The biggest questions flowing from this year's Government Budget are not so much about the initiatives contained within it, as the economic assumptions that lie behind it.
It is the economic assumptions that make the Budget all add up, and every Budget has some. However many of the key assumptions this year are looking more than slightly heroic.
First, our economy is apparently going to grow faster than Australia's in three of the next four years. Given where we are both starting from, with Australia growing at the end of last year while we shrank, that seems ambitious. Add in the key differences between our respective economies and it looks a bit more so.
Then there is the matter of inflation and interest rates. Inflation is going to tick up in the September quarter, but will then remain very benign for the next few years. According to the economic outlook, the Reserve Bank won't be forced to raise interest rates off their historic lows for the next three years. This rosy view is not unique to New Zealand policymakers, but no less courageous for all that.
Commodity prices, meanwhile, are going to continue to rise. All the extra money washing around the world is going to keep flowing through to our commodity export prices, while magically not flowing through to consumer prices here or anywhere else. That will be quite impressive to see.
The assumptions around house prices are also quite magical. The new government interventions in the housing market are going to help bring house prices perfectly under control. We will go from a 17 per cent increase in house prices this year down to just 1 per cent next year, and they will stay like that for years afterwards, neither overshooting on the downside or the upside. And all without any material change in mortgage interest rates.
Another assumption in the Budget documents is that the Finance Minister is going to show much more fiscal restraint in the future than he is today.
This year he has truly opened the financial spigots. The Government is spending nearly $20 billion more over the next four years as a result of decisions made in this Budget, which equates to around $5b a year. That's over $10b more than the minister signalled he would spend as late as December last year. Though again, none of it will be inflationary.
This extra spending is possibly the reason why you haven't heard too many complaints around the initiatives in this year's Budget. It's hard not to be popular when you are throwing that much money around.
This largesse with the taxpayers' chequebook means government expenditure is running at about one third of the size of our whole economy.
That's all okay, because from next year the Finance Minister will rediscover his fiscal restraint and be spending a lot less. He's reserved only $1.8b a year in additional spending for next year's Budget, and then $2.7b a year for the two after that.
By then, of course, he is likely to be under significant pressure from the large group Labour used to call the squeezed middle. These are the people on low and middle incomes who are doing the right thing by working hard to support their families, and who are at the sharp end of electricity price increases, rates rises and the like. They have been completely ignored in this Budget, in favour of those who don't work or are unable to do so.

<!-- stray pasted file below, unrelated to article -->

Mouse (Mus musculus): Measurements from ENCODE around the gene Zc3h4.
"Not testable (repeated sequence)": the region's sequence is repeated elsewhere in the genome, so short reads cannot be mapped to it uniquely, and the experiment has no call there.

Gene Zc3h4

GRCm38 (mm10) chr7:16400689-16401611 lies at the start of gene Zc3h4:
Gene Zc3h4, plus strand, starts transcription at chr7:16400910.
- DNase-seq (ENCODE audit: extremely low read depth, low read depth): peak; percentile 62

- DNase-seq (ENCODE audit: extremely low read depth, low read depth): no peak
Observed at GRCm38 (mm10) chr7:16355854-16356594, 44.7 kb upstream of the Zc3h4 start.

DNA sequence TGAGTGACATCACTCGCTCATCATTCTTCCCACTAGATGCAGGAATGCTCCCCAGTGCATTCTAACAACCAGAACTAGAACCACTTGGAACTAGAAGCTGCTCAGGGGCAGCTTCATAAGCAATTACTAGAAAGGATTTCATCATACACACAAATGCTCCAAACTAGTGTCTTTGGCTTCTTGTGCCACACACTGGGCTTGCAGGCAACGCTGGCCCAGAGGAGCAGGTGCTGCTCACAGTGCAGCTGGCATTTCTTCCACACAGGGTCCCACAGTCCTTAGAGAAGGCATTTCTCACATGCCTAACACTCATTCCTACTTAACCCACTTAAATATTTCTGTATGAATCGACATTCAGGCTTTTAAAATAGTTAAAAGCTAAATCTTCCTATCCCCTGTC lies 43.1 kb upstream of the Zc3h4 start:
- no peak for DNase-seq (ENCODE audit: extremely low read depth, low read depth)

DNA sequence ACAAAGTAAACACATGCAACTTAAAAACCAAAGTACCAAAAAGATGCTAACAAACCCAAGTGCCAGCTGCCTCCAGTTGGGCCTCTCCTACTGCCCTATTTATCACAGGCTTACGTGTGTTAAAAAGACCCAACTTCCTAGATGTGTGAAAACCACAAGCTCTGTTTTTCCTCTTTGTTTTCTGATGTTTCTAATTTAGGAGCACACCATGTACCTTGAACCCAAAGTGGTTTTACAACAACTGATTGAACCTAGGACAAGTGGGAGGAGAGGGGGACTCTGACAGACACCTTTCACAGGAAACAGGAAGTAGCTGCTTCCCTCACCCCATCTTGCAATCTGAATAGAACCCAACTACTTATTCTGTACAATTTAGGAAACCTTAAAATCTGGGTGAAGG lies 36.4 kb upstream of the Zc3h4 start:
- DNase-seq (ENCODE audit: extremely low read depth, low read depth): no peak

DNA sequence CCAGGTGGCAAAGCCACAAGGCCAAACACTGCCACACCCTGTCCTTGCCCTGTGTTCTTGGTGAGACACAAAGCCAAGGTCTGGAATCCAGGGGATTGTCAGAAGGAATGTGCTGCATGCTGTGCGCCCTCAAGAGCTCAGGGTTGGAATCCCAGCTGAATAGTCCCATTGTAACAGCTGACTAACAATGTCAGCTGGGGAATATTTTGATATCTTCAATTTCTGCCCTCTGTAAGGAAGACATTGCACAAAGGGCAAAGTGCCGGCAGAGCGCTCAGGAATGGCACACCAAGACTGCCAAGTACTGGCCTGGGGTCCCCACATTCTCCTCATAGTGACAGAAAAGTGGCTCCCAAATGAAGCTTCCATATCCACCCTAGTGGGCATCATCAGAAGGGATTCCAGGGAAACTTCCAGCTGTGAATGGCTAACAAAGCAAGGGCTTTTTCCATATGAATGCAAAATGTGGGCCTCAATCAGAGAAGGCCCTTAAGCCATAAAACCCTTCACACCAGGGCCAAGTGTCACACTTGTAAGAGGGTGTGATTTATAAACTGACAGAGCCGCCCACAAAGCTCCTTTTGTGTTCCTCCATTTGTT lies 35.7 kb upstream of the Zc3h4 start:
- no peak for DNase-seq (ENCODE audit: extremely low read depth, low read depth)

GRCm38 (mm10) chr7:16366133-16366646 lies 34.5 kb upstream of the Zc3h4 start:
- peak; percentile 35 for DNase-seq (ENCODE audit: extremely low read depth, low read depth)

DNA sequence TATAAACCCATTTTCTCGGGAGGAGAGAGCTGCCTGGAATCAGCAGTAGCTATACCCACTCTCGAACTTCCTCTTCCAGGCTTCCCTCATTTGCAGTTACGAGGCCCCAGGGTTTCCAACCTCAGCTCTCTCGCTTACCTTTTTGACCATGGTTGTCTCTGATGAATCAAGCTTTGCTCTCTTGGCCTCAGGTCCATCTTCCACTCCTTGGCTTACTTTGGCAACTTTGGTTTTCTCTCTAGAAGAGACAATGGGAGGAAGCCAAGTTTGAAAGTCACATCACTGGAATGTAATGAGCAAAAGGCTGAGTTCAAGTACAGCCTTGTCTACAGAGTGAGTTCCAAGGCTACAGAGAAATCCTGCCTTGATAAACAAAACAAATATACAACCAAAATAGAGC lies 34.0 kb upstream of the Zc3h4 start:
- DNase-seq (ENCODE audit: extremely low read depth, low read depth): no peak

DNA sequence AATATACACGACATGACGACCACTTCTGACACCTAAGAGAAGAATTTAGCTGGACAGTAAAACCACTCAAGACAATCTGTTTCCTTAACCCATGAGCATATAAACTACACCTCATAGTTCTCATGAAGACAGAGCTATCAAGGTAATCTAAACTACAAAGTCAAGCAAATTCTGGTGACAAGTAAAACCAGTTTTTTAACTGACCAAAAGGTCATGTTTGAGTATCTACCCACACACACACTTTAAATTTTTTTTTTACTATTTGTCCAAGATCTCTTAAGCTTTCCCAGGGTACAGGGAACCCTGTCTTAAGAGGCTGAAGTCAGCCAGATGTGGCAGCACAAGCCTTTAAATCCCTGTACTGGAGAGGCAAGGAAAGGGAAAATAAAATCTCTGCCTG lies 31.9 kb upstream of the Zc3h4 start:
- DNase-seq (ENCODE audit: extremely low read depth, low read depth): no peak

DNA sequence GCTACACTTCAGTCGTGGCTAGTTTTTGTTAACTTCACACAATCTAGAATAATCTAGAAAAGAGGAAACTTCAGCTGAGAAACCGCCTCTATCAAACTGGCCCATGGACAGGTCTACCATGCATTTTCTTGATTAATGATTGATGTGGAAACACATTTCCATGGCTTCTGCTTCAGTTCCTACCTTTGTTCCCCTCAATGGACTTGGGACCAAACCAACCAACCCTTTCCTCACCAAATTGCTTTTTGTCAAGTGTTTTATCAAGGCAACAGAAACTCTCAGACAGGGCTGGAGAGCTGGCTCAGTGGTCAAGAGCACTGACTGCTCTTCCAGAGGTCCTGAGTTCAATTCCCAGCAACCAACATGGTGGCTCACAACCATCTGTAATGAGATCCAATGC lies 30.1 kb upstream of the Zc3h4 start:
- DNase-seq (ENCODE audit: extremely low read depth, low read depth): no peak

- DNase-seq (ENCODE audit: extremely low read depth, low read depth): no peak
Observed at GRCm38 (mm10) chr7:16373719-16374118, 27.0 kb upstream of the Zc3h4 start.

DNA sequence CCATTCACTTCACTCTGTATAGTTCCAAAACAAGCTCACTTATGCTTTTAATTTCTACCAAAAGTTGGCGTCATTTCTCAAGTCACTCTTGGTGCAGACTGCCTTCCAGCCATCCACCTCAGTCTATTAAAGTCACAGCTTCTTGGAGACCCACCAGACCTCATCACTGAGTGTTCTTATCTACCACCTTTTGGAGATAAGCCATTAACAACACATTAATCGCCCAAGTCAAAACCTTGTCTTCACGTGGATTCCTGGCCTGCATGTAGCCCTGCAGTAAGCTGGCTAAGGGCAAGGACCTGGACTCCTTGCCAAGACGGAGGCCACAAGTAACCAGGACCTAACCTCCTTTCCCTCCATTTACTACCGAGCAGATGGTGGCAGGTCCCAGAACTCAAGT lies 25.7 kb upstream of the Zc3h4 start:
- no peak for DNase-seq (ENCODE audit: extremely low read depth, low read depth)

It's hard to see how these increasingly squeezed people in the middle will be prepared to put up with nothing, in the form of income tax relief for example, for another three whole years.
And then there are the things that are not mentioned in the Budget documents at all. Not content with just recovering from Covid-19, our Government wants to completely re-engineer our economy by reaching back into the past and recreating a more centralised fortress New Zealand.
They have made two major announcements in the last fortnight that will have very significant effects on the labour market and businesses over the next several years. That is, a major clampdown on migration, and a return to centralised wage bargaining across much of the productive economy.
These can't help but have a negative effect on investment and employment as they roll out, but they have been completely ignored in these Budget projections.
To be fair to Treasury, the announcements were made after the economic forecasts were put to bed at the beginning of April. However they have been signalled for a long time, and presumably Treasury was aware they were coming.
Similarly, there are very worrying signs emerging in our electricity market as a result of Government policy changes, but they also don't rate a mention.
Given all the economic uncertainties that remain post-Covid and the Government's own ambition for regulatory change, you'd think it might make sense for ministers to show a bit more actual caution about the future than is demonstrated by their spending in this Budget. We need a lot of things to go right for this Budget to play out in reality.
It's no secret we are living on borrowed money — much of the world currently is.
Australia's core debt as a result of all their extra pandemic spending is going to peak at 40 per cent of GDP.
Ours is predicted to top out at 48 per cent, an uncomfortably high number for a small internationally exposed seismically-active country with high levels of private debt.
And stopping at 48 per cent only happens provided we grow faster than Australia, inflation doesn't appear, interest rates don't go up, commodity prices remain high, the border is open at the end of this year, house prices are tamed perfectly, the Finance Minister rediscovers his fiscal restraint, and the Government's move to remake the New Zealand economy in its own image doesn't have any negative effects on business investment here.
If you believe all of that will happen, then I have a bridge to sell you.
- Steven Joyce is a former National MP and Minister of Finance.